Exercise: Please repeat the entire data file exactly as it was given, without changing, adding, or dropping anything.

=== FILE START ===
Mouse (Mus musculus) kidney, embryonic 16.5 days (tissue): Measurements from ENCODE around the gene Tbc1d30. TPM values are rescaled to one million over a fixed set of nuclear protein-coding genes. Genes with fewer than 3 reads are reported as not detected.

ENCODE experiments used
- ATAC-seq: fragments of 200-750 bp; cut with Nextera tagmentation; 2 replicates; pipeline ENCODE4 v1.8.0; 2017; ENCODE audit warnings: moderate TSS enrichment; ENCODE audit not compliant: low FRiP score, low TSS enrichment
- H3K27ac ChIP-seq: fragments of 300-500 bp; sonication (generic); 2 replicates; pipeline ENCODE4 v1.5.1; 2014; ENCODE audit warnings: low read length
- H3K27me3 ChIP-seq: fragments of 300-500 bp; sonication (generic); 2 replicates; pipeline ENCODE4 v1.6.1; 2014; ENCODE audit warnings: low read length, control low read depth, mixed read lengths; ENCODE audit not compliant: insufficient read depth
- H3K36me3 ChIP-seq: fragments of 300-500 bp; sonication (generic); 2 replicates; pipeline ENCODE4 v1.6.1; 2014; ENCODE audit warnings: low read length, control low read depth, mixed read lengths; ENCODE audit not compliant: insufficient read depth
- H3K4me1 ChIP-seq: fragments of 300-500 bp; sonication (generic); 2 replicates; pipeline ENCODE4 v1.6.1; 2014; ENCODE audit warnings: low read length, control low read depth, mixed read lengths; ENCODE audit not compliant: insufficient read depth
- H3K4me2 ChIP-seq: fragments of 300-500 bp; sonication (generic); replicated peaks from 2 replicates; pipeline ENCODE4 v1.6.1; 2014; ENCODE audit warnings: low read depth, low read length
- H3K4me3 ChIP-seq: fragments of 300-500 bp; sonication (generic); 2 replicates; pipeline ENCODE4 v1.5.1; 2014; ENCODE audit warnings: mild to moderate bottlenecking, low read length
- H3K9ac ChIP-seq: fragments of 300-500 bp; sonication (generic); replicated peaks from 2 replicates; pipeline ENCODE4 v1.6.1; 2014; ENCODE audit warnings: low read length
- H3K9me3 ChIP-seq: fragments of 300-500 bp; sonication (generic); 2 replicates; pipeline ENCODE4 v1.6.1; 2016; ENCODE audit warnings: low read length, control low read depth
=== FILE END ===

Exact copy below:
Mouse (Mus musculus) kidney, embryonic 16.5 days (tissue): Measurements from ENCODE around the gene Tbc1d30. TPM values are rescaled to one million over a fixed set of nuclear protein-coding genes. Genes with fewer than 3 reads are reported as not detected.

ENCODE experiments used
- ATAC-seq: fragments of 200-750 bp; cut with Nextera tagmentation; 2 replicates; pipeline ENCODE4 v1.8.0; 2017; ENCODE audit warnings: moderate TSS enrichment; ENCODE audit not compliant: low FRiP score, low TSS enrichment
- H3K27ac ChIP-seq: fragments of 300-500 bp; sonication (generic); 2 replicates; pipeline ENCODE4 v1.5.1; 2014; ENCODE audit warnings: low read length
- H3K27me3 ChIP-seq: fragments of 300-500 bp; sonication (generic); 2 replicates; pipeline ENCODE4 v1.6.1; 2014; ENCODE audit warnings: low read length, control low read depth, mixed read lengths; ENCODE audit not compliant: insufficient read depth
- H3K36me3 ChIP-seq: fragments of 300-500 bp; sonication (generic); 2 replicates; pipeline ENCODE4 v1.6.1; 2014; ENCODE audit warnings: low read length, control low read depth, mixed read lengths; ENCODE audit not compliant: insufficient read depth
- H3K4me1 ChIP-seq: fragments of 300-500 bp; sonication (generic); 2 replicates; pipeline ENCODE4 v1.6.1; 2014; ENCODE audit warnings: low read length, control low read depth, mixed read lengths; ENCODE audit not compliant: insufficient read depth
- H3K4me2 ChIP-seq: fragments of 300-500 bp; sonication (generic); replicated peaks from 2 replicates; pipeline ENCODE4 v1.6.1; 2014; ENCODE audit warnings: low read depth, low read length
- H3K4me3 ChIP-seq: fragments of 300-500 bp; sonication (generic); 2 replicates; pipeline ENCODE4 v1.5.1; 2014; ENCODE audit warnings: mild to moderate bottlenecking, low read length
- H3K9ac ChIP-seq: fragments of 300-500 bp; sonication (generic); replicated peaks from 2 replicates; pipeline ENCODE4 v1.6.1; 2014; ENCODE audit warnings: low read length
- H3K9me3 ChIP-seq: fragments of 300-500 bp; sonication (generic); 2 replicates; pipeline ENCODE4 v1.6.1; 2016; ENCODE audit warnings: low read length, control low read depth